A couple of weeks ago, at our weekly photography meeting one of the photographers posed a challenge to each of us. The challenge we were given is to not use a lot of the technology that is available to us when creating a photograph. For example, no making any changes in any computer software. We were also to find our subject, guess at what we thought the proper camera settings were (ISO, Aperture, Shutter Speed, White Balance) and set the camera to those settings. Then take a photograph of our subject ignoring the camera's light meter telling you whether or not your guess was correct (or at least close!).
I thought about this for a while - what did I want to use as my subject and then what might I be able to guess for the photograph to come out - at least partially - and not totally black (way under exposed) or totally white (way over exposed). As I thought about it, I remembered one of the old rules for how to expose properly is the 'Sunny 16' rule. This goes back to the days of film - back to when I was a teenager....course today you can google 'Sunny 16' and it will tell you what this rule is. I went outside, not venturing far for this exercise, and found a few small mushrooms. I grabbed my macro lens (Nikon 105mm for those of you that are curious) and a towel. The towel has no real photography meaning, I just wanted to lay down on the ground to get this shot and it was wet and dirty. The sun was beginning to shine through these little mushrooms - this could be a great photograph! I set the camera to ISO 200, f/16, 1/200 of a second and click.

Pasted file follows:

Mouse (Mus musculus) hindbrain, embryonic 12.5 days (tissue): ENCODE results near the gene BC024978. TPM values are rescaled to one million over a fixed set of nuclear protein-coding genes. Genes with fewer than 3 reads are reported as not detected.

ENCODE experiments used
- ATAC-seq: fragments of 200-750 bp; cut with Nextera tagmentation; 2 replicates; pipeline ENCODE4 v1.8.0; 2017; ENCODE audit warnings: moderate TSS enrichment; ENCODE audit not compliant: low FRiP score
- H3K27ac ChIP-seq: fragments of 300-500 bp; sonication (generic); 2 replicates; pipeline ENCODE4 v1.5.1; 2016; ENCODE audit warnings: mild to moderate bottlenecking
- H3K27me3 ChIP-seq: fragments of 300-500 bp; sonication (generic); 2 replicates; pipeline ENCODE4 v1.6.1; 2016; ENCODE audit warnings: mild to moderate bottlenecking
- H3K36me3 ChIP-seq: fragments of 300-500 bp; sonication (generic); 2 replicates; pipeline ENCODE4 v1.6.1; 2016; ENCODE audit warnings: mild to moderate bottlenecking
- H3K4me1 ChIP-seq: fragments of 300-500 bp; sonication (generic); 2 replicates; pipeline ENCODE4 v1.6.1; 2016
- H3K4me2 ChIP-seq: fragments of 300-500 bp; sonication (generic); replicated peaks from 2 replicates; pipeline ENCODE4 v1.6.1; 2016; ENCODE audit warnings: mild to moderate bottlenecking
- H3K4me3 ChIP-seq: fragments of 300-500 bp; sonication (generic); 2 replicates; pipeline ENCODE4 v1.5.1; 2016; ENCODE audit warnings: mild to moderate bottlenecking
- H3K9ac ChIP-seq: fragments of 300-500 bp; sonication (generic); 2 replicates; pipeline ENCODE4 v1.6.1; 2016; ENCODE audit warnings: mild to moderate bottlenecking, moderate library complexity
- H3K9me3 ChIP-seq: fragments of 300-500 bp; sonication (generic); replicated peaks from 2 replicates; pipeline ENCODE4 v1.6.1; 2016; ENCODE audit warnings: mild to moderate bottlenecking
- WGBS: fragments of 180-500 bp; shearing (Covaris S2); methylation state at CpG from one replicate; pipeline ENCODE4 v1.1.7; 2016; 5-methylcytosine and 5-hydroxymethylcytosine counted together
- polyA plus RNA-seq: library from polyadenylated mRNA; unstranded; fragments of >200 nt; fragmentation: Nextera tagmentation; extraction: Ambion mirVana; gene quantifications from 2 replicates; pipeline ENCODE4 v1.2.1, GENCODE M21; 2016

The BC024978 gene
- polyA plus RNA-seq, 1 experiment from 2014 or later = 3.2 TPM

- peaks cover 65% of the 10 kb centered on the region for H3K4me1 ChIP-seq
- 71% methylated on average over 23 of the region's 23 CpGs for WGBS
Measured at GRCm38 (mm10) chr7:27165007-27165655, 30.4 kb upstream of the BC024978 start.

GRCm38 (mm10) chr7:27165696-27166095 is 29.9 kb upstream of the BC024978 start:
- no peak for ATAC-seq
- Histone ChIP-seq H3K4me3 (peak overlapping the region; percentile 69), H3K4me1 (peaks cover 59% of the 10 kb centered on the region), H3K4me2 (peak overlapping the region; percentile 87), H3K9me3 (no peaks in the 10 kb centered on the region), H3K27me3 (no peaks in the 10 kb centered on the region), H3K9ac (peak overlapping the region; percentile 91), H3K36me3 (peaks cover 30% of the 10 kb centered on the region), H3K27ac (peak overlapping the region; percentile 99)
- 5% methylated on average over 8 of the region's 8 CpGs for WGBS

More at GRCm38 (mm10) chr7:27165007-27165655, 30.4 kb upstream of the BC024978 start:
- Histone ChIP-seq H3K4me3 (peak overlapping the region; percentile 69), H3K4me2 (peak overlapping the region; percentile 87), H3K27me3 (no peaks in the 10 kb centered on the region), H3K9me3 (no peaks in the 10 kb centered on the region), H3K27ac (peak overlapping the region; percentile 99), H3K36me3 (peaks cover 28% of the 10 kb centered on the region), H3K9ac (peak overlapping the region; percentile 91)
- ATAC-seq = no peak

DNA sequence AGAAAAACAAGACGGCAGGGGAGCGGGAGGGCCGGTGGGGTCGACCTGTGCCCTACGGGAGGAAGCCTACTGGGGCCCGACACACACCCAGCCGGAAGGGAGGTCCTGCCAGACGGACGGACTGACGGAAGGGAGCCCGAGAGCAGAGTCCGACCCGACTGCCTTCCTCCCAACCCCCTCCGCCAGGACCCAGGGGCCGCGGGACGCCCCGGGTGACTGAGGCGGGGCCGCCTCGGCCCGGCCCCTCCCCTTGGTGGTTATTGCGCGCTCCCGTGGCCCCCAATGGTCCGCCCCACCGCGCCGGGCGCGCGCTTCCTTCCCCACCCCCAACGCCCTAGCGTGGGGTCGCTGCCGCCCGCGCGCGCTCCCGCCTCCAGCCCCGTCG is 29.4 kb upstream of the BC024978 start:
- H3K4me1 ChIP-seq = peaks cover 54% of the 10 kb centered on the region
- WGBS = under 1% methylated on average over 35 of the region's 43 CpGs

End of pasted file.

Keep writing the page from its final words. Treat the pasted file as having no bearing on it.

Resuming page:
Here's the small mushrooms sitting in a bunch of leaves and mulch. The photo came out almost black and white, there wasn't a lot of color in the mushrooms to begin with, but I love the contrast between the different things in this photograph - hopefully you see something nice as well - the photography group declared my photograph a success. So, the sunny 16 rule still works in the digital world!
While I was laying down on the ground I noticed this additional photograph of the same group of mushrooms. This one also looks pretty interesting with the background being almost totally dark since no sunlight was hitting that area. The exposure was for the mushrooms, and they are pretty much the only identifiable objects.
If you're a photographer, maybe this is an exercise you'd like to give a try - share you experience with this idea.
Until next time....